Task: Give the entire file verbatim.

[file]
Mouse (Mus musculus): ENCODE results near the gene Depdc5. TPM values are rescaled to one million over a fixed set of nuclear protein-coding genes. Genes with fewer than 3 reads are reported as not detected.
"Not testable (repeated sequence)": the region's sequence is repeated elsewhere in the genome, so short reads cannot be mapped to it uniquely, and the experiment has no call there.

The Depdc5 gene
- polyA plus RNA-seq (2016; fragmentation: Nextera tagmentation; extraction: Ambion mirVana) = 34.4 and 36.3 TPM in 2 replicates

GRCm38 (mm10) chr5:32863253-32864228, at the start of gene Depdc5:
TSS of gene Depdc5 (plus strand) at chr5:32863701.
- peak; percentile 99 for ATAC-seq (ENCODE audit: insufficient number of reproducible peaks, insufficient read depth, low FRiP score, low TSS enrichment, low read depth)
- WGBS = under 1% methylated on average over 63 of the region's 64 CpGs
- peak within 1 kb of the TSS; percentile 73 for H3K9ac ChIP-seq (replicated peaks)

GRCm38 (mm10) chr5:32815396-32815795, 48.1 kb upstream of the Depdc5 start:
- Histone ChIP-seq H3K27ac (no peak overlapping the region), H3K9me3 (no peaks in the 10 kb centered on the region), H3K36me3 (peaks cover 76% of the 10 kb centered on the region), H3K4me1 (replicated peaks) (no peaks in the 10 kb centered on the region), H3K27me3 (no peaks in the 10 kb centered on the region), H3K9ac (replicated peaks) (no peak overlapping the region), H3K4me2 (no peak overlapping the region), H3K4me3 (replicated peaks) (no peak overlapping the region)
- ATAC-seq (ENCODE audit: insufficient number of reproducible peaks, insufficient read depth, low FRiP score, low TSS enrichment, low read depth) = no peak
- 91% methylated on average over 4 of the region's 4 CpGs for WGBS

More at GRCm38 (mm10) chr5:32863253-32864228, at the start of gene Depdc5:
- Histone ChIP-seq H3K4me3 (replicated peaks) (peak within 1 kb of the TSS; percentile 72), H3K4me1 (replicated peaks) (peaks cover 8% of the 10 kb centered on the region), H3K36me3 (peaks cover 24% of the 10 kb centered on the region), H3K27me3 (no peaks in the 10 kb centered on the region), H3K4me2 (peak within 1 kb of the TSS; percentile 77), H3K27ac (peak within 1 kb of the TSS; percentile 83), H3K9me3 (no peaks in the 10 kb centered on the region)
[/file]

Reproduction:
Mouse (Mus musculus): ENCODE results near the gene Depdc5. TPM values are rescaled to one million over a fixed set of nuclear protein-coding genes. Genes with fewer than 3 reads are reported as not detected.
"Not testable (repeated sequence)": the region's sequence is repeated elsewhere in the genome, so short reads cannot be mapped to it uniquely, and the experiment has no call there.

The Depdc5 gene
- polyA plus RNA-seq (2016; fragmentation: Nextera tagmentation; extraction: Ambion mirVana) = 34.4 and 36.3 TPM in 2 replicates

GRCm38 (mm10) chr5:32863253-32864228, at the start of gene Depdc5:
TSS of gene Depdc5 (plus strand) at chr5:32863701.
- peak; percentile 99 for ATAC-seq (ENCODE audit: insufficient number of reproducible peaks, insufficient read depth, low FRiP score, low TSS enrichment, low read depth)
- WGBS = under 1% methylated on average over 63 of the region's 64 CpGs
- peak within 1 kb of the TSS; percentile 73 for H3K9ac ChIP-seq (replicated peaks)

GRCm38 (mm10) chr5:32815396-32815795, 48.1 kb upstream of the Depdc5 start:
- Histone ChIP-seq H3K27ac (no peak overlapping the region), H3K9me3 (no peaks in the 10 kb centered on the region), H3K36me3 (peaks cover 76% of the 10 kb centered on the region), H3K4me1 (replicated peaks) (no peaks in the 10 kb centered on the region), H3K27me3 (no peaks in the 10 kb centered on the region), H3K9ac (replicated peaks) (no peak overlapping the region), H3K4me2 (no peak overlapping the region), H3K4me3 (replicated peaks) (no peak overlapping the region)
- ATAC-seq (ENCODE audit: insufficient number of reproducible peaks, insufficient read depth, low FRiP score, low TSS enrichment, low read depth) = no peak
- 91% methylated on average over 4 of the region's 4 CpGs for WGBS

More at GRCm38 (mm10) chr5:32863253-32864228, at the start of gene Depdc5:
- Histone ChIP-seq H3K4me3 (replicated peaks) (peak within 1 kb of the TSS; percentile 72), H3K4me1 (replicated peaks) (peaks cover 8% of the 10 kb centered on the region), H3K36me3 (peaks cover 24% of the 10 kb centered on the region), H3K27me3 (no peaks in the 10 kb centered on the region), H3K4me2 (peak within 1 kb of the TSS; percentile 77), H3K27ac (peak within 1 kb of the TSS; percentile 83), H3K9me3 (no peaks in the 10 kb centered on the region)